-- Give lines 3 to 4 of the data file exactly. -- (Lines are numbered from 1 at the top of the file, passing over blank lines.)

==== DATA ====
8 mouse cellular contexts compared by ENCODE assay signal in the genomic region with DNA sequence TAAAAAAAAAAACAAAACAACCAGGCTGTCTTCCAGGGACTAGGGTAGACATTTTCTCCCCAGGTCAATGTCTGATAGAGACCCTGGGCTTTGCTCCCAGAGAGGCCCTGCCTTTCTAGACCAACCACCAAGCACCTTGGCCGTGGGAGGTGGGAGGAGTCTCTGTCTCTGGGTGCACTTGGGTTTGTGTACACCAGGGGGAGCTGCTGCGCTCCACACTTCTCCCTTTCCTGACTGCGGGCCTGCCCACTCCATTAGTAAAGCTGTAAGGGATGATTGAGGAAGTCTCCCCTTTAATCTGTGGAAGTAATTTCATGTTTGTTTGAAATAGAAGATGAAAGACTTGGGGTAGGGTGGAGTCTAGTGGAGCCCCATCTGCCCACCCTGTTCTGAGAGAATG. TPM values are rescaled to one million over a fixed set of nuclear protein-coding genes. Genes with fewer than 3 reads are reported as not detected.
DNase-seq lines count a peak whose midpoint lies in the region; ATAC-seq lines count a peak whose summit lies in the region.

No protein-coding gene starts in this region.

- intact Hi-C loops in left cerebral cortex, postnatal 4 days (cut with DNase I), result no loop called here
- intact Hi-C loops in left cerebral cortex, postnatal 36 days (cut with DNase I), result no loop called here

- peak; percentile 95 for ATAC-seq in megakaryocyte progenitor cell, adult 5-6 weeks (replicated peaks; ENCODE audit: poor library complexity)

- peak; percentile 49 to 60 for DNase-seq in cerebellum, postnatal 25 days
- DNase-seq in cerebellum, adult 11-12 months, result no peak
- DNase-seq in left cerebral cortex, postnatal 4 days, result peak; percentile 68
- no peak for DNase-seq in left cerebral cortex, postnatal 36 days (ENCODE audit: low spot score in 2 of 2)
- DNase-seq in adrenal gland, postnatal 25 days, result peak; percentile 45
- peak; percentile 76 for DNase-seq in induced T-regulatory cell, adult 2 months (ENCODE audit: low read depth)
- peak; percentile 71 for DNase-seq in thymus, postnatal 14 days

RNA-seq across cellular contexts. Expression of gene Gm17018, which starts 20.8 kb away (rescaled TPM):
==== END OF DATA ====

No protein-coding gene starts in this region.

- intact Hi-C loops in left cerebral cortex, postnatal 4 days (cut with DNase I), result no loop called here